(Colin Kurcz)

That’s amore: Pups are welcome to join you on an imaginary trip through the canals of Venice, Italy, on a Gondola Getaway cruise. The company emulates the old-world charm found in Venetian neighborhoods, complete with gondoliers who serenade with Italian ballads. You’ll wind through Los Alamitos Bay and the canals of Naples Island. $100 per couple. Info: 5437 E. Ocean Blvd., Long Beach; (562) 433-9595,

Shore fun: Some kayak rental companies won’t allow pets on board, but it’s OK with Kayaks on the Water. The Long Beach rental kiosk, on the sands next to Los Alamitos Bay charges $12 an hour. You’ll be able to kayak on calm waters on the bay or on the canals of Naples Island. Bring a flotation device for your pup. Info: 5411 E. Ocean Blvd., Long Beach (next to Bayshore Playground); (562) 434-0999.

Sad but sweet: Not all doggy activities are fun and games. Los Angeles Yacht Charter, for instance, will let your pet accompany you on a funeral service at sea. “We’re a family business,” said Britt Emery. “We know people here have connections to the sea. It’s where your marriage proposal was or where your dad taught you to surf. And some people want their dog to come along.” The charter service sails out of Marina del Rey, San Pedro and Long Beach and will arrange happier-occasion cruises that sail to Catalina or Malibu.
Info: (424) 328-1417. Smaller boats hold six to 12 passengers, others take groups up to 100. The basic charge is $390 for three hours.

Chow down

Restaurant options for pups have improved with the pandemic-induced increase in patio dining. Here are a few dog-friendly standouts.

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The Fat Dog: We love the name, the canine-happy decor and the $4 side of chicken, cooked to order without spices or salt for Rover. This North Hollywood gastropub, named for bulldogs Luther and Lucy, serves creative cocktails, tap beers and a lively menu of burgers, sandwiches, cheese boards and small bites. You can also get a four-legged flight (any four beers or wines) for $14or a Fat Dog, a humongous grilled hot dog, for $13. Most of the staff are dog owners and happily cater to the canines that breeze in with their families. Info: 11050 Magnolia Blvd., North Hollywood; (818) 985-3644,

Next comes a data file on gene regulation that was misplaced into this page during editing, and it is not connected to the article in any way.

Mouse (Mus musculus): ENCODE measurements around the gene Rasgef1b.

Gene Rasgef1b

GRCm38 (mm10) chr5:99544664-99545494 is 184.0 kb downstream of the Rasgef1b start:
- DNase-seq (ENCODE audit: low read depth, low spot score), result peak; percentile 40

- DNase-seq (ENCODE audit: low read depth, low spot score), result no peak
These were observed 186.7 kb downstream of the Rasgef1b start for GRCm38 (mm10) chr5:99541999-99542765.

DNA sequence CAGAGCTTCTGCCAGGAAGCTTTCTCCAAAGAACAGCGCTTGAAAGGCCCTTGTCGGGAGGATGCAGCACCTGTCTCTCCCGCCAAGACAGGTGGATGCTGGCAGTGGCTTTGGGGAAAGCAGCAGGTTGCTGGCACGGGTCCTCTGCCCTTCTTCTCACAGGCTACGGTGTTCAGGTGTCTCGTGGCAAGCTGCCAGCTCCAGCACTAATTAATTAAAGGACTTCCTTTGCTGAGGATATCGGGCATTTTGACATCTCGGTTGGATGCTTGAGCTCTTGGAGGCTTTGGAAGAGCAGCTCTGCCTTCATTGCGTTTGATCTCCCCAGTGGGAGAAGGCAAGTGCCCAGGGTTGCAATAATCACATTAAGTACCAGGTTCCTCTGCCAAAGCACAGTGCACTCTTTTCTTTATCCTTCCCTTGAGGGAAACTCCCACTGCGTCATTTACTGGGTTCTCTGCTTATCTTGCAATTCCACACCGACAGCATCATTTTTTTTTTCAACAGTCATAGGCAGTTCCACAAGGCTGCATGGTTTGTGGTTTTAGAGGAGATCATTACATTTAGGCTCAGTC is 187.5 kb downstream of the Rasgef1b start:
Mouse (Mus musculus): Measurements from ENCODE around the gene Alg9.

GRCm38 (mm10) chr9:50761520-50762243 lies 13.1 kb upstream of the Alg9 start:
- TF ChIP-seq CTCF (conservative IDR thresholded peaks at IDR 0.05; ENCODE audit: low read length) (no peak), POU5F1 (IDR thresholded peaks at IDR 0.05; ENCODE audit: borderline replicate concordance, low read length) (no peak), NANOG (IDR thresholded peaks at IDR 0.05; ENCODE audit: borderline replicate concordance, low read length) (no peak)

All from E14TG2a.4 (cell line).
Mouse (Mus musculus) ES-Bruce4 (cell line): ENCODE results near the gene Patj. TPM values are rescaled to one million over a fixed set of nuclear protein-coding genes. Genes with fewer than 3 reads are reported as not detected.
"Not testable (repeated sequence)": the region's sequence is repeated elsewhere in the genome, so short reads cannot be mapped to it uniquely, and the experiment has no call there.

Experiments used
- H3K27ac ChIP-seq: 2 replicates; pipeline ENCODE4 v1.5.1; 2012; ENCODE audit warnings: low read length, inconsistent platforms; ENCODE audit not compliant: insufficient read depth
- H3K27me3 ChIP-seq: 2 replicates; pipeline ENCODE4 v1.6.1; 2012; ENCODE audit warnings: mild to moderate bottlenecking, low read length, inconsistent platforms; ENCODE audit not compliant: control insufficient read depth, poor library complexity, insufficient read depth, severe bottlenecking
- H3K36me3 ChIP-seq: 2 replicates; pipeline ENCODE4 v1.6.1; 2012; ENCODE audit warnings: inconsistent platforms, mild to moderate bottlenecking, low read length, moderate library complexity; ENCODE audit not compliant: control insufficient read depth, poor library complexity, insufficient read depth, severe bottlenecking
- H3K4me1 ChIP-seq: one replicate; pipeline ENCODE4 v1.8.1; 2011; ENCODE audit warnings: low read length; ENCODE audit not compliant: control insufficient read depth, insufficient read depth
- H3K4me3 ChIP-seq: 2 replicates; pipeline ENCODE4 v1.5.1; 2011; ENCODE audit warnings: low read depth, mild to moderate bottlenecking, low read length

Wet Dog Tavern: Another pub with a perfect name, especially when you consider it’s near Huntington Beach’s dog beach. No one minds if you wander in with your sandy pooch as a dining companion. The restaurant, which has a small indoor space, expands outside with a large patio on Main Street. But if you and your pet want to dine inside, it’s OK with the crew. Breakfast available all day; sandwiches from $12. There’s even a pet menu. My pup loved the 2-ounce slider patty ($2). Info: 221 Main St., Huntington Beach; (714) 536-2234,

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Chuck’s Coffee Shop: As long as we’re talking about convenient restaurants, we should mention Chuck’s, which is within walking distance of Rosie’s Dog Beach in Long Beach. There are tables outside this low-key, cash-only breakfast-lunch cafe, which advertises that it’s “Locally World Famous.” Try the banana-nut pancakes or the Weasel, eggs topped with chili. Another good bet: You’ll find LaunderPet, a do-it-yourself dog washing salon, next door. Info: 4120 E. Ocean Blvd., Long Beach; (562) 433-9317.